This is what was at stake for the disciples, gathered for that Last Supper, there in Jerusalem – though they didn’t know it yet. That same pre-existing wisdom, the one Solomon of which wrote so poetically, was the same wisdom Jesus was handing on to them. It was holy wisdom that would give them the opportunity to become more and more the people it was that God had created them to be. It was that same Holy Spirit whom Jesus promised, who would be there to guide them. All they needed to do was ask, to take that first step in faith.

We know that they first stumbled blindly in the dark. If the next few days were a test, the disciples failed it miserably. Fearing for their own lives, they denied him and separated from him. They hid in terror, afraid of meeting the same fate. They forgot all they had been through: the miracles, the courage, the wisdom he had given them and those who gathered in crowds, seeking this man named Jesus.

I don’t know about you, but I find it difficult to be too hard on the disciples. I would like to think that I would fare better than they did, which takes incredible doses of hubris on my part. They had the benefit of knowing Jesus first-hand. They were witnesses to the blind seeing, the lame walking, and they still gave into fear. If I am honest with myself, the truth is that I would buckle under the pressure, and fast.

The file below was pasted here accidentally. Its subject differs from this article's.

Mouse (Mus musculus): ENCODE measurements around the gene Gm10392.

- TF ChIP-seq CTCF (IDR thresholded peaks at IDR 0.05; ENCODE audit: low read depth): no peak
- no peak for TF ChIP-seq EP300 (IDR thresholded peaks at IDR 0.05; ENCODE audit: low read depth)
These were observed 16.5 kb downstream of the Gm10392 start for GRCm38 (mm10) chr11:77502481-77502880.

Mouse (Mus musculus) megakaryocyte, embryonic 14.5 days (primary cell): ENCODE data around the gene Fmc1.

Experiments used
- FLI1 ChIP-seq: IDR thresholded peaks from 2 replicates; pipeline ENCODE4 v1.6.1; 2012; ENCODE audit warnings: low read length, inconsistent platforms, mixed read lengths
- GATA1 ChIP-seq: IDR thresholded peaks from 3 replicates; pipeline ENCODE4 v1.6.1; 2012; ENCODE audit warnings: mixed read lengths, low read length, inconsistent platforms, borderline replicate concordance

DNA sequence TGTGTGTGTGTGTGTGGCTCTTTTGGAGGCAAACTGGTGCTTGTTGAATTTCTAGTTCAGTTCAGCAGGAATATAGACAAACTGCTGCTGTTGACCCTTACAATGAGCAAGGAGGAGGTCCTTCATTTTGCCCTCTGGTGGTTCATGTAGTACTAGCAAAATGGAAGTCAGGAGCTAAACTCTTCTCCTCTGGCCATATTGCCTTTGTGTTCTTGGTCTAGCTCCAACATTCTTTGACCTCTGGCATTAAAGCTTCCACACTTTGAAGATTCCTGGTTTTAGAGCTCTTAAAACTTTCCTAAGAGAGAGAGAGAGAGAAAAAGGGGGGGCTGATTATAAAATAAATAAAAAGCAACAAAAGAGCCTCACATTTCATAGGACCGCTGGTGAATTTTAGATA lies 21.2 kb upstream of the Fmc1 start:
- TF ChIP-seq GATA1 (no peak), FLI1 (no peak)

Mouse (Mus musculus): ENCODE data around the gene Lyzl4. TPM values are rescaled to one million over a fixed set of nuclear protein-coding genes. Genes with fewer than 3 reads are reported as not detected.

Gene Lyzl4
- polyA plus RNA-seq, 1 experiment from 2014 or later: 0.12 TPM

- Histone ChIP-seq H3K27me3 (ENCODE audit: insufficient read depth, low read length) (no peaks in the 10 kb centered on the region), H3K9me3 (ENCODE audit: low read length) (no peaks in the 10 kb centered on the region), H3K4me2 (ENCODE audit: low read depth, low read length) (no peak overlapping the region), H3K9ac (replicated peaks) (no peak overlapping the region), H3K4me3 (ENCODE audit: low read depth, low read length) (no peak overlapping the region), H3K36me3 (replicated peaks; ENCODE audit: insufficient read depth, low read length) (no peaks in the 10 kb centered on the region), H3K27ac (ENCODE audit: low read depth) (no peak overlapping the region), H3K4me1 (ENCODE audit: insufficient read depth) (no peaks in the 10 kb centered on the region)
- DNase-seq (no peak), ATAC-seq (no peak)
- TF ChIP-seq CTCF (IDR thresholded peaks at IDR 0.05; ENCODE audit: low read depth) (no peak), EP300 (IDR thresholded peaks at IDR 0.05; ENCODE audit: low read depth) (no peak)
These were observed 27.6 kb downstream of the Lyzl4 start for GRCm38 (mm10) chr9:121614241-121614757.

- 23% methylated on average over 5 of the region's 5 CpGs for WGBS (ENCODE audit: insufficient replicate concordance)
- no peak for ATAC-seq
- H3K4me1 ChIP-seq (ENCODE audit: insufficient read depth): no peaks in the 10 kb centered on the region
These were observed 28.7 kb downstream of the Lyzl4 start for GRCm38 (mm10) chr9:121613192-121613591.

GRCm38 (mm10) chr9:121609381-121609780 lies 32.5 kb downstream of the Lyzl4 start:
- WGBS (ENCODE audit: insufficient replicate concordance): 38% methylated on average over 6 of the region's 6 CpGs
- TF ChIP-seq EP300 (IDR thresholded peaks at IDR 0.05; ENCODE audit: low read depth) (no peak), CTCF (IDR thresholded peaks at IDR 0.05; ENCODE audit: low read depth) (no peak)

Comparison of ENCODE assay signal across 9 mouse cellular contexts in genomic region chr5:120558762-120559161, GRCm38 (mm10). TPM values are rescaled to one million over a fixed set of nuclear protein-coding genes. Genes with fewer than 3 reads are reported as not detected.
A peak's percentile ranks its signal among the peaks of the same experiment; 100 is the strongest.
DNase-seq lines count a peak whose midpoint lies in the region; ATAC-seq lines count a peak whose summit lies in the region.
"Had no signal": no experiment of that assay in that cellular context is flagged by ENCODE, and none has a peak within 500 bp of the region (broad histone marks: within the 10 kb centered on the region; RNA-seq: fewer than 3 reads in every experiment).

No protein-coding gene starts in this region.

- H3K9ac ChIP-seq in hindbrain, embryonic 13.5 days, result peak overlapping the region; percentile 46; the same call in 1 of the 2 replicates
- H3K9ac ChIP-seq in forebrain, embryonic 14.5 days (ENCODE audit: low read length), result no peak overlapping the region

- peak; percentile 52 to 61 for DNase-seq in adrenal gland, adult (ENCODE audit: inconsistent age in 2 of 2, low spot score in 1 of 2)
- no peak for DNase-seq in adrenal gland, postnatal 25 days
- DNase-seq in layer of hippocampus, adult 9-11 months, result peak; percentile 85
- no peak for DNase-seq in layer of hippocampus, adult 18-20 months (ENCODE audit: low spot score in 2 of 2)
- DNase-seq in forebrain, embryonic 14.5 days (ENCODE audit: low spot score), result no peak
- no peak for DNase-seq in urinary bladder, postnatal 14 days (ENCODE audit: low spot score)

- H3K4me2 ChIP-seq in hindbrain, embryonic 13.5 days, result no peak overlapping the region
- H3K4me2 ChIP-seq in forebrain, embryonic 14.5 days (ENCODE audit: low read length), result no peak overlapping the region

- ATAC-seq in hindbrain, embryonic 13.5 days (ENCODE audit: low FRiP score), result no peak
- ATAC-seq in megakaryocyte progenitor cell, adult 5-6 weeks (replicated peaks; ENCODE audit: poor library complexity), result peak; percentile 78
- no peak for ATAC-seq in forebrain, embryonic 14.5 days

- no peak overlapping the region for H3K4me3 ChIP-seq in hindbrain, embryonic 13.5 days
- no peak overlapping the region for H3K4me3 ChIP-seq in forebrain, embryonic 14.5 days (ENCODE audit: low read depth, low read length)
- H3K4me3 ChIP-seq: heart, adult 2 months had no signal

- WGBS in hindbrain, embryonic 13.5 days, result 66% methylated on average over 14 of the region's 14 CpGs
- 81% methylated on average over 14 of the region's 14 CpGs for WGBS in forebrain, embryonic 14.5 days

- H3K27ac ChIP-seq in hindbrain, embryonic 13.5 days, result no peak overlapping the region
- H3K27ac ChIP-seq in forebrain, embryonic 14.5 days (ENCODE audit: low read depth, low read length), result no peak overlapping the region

That, to me, is the gift of the disciples. To put it mildly, in those first few days when their faith was tested, they blew it. In the wake of Jesus’ arrest and trial, the disciples failed spectacularly. If there was an opportunity to bear witness to the faith Jesus had entrusted to them, they were sure to miss it, and miss it boldly. And yet, as surely as morning follows night, life came out of death. Resurrection came out of crucifixion. And out of their impressive display of ineptitude came…forgiveness. Peace. Courage. Leadership. Martyrdom. These utter disappointments were transformed into builders of the body of Christ. The wisdom sank in. They healed and taught and spread the gospel, opening themselves and the world in which they lived to new possibilities, giving it the potential to become the world God had created it to be!

This morning, as I read news reports of the violence this week in Chattanooga, I came across the story of an interfaith gathering at Olivet Baptist Church. The final speaker was Dr. Mohsin Ali, representing the Islamic Society of Greater Chattanooga. He asked the Muslims in attendance to stand – they made up nearly half of those in attendance. And as they stood, he shared that though it was the final day of Ramadan, the day that the fast is broken in celebration. Instead of doing so, they chose to be at a Baptist Church, to be signs of peace and healing and hope.